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Saving the leftovers


Wineries frequently use second labels to distribute excess juice or work on special projects. The results can be amazing.

Greg Horton June 29th, 2011

The wines are naughty. There is a small devil on the label to prove it.

Steve Reynolds, owner and winemaker of Reynolds Family Winery, was already well established as an excellent winemaker when he decided to release a second label.

“Steve Reynolds is like a mad scientist,” said Scott Witherby, a wine representative for Premium Brands. “He likes playing around. He’d already developed his Stag’s Leap Cabernet, and this was another new project for him.”

The line is actually called Naughty, and to see the labels, you’d never know they came from Reynolds Family. These are classic California wines, especially the two Pinot Noirs and Persistence, a red blend that is one of the better steak-house wines available in the state. (Ranch Steakhouse, 3000 W. Britton, has it.)

The packaging for Naughty is far more whimsical. Reynolds already had names picked out for the wines (Inky, Racy, Sticky, etc.) when he stumbled on the photo of the devil boy. It was the inspiration for Naughty, and while the labels may be whimsical, the wines are serious, intense and delicious. The line is priced to sell for about $25, making them values as well.

Inky, a blend of Syrah and Petite Sirah, lives up to its name. But whereas some blends of this sort can be dense to the point of fruitlessness, Inky manages to maintain excellent balance while showcasing black fruits, depth and intensity. It’s available by the glass at The Metro Wine Bar & Bistro, 6418 N. Western.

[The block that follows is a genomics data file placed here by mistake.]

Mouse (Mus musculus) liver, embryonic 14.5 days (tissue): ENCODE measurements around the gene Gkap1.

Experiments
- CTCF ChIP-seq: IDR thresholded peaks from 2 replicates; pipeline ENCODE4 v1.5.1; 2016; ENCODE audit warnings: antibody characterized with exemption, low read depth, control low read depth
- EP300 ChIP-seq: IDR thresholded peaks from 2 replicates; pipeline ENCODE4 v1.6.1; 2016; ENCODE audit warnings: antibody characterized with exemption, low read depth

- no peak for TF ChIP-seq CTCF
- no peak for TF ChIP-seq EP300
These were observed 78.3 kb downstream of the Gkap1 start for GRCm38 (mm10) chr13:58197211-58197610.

Inky and other bottles from the line are available at Coffee Creek Wine Shop, 775 W. Covell in Edmond; Hob Nob Robs, 2201 W. Main in Norman; and Edmond Wine Shop, 1520 S. Boulevard.

Ian Bennett, sommelier at Ludivine, 805 N. Hudson, said many wineries use second labels, and he looks to those labels for “over-delivery” of quality at the price. It’s one of the reasons he carries Cedar Knoll Vineyard Co. Cabernet, a second label from Palmaz Vineyards.

“I brought it on because I wanted to show people they don’t have to have an actual money tree in their backyard to get a high quality wine,” Bennett said.

Florencia Palmaz, daughter of Julio Palmaz, owner of Palmaz Vineyards, was in Oklahoma City in April, and she said the Cedar Knoll came about as a result of a desire for a side project and as a solution to a glut of grapes.

“After we selected the grapes that went into our Palmaz wines, we still had all this amazing fruit left,” she said. “We made the second label from what I was calling ‘leftovers.’ My father says not to call them leftovers, but they are — just very good ones.”

Bennett said of the Cedar Knoll, “This bottling surprised me for complexity and strength of finish, like a Ferrero Rocher cinched up with blueberry suspenders.”

The Cedar Knoll is also available at Coffee Creek Wine Shop, Edmond Wine Shop and Beau’s Wine Bin, 2810 W. Country Club Drive.

 
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